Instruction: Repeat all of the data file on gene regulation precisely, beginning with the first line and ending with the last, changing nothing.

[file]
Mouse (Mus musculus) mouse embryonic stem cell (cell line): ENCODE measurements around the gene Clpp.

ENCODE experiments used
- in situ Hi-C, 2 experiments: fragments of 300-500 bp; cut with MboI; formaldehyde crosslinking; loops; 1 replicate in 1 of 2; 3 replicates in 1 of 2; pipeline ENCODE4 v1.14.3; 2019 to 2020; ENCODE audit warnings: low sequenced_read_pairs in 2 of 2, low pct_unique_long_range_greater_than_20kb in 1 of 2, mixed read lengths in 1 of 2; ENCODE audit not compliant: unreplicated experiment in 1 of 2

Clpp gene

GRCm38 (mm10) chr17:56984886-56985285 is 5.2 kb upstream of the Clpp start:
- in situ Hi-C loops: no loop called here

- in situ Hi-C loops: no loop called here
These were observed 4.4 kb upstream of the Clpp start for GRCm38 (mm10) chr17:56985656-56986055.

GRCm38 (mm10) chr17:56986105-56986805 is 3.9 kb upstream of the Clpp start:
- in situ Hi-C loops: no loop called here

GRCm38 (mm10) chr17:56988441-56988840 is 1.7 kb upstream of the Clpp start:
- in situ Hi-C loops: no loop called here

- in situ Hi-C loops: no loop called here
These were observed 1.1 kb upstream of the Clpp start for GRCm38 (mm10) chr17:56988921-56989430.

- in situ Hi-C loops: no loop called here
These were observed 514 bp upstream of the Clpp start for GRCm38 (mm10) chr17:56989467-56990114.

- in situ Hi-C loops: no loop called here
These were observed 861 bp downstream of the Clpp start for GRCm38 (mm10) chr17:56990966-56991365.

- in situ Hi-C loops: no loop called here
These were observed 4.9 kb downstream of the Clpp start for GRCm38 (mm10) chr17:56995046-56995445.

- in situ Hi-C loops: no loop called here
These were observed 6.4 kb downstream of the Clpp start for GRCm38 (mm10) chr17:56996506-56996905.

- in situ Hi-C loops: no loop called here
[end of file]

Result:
Mouse (Mus musculus) mouse embryonic stem cell (cell line): ENCODE measurements around the gene Clpp.

ENCODE experiments used
- in situ Hi-C, 2 experiments: fragments of 300-500 bp; cut with MboI; formaldehyde crosslinking; loops; 1 replicate in 1 of 2; 3 replicates in 1 of 2; pipeline ENCODE4 v1.14.3; 2019 to 2020; ENCODE audit warnings: low sequenced_read_pairs in 2 of 2, low pct_unique_long_range_greater_than_20kb in 1 of 2, mixed read lengths in 1 of 2; ENCODE audit not compliant: unreplicated experiment in 1 of 2

Clpp gene

GRCm38 (mm10) chr17:56984886-56985285 is 5.2 kb upstream of the Clpp start:
- in situ Hi-C loops: no loop called here

- in situ Hi-C loops: no loop called here
These were observed 4.4 kb upstream of the Clpp start for GRCm38 (mm10) chr17:56985656-56986055.

GRCm38 (mm10) chr17:56986105-56986805 is 3.9 kb upstream of the Clpp start:
- in situ Hi-C loops: no loop called here

GRCm38 (mm10) chr17:56988441-56988840 is 1.7 kb upstream of the Clpp start:
- in situ Hi-C loops: no loop called here

- in situ Hi-C loops: no loop called here
These were observed 1.1 kb upstream of the Clpp start for GRCm38 (mm10) chr17:56988921-56989430.

- in situ Hi-C loops: no loop called here
These were observed 514 bp upstream of the Clpp start for GRCm38 (mm10) chr17:56989467-56990114.

- in situ Hi-C loops: no loop called here
These were observed 861 bp downstream of the Clpp start for GRCm38 (mm10) chr17:56990966-56991365.

- in situ Hi-C loops: no loop called here
These were observed 4.9 kb downstream of the Clpp start for GRCm38 (mm10) chr17:56995046-56995445.

- in situ Hi-C loops: no loop called here
These were observed 6.4 kb downstream of the Clpp start for GRCm38 (mm10) chr17:56996506-56996905.

- in situ Hi-C loops: no loop called here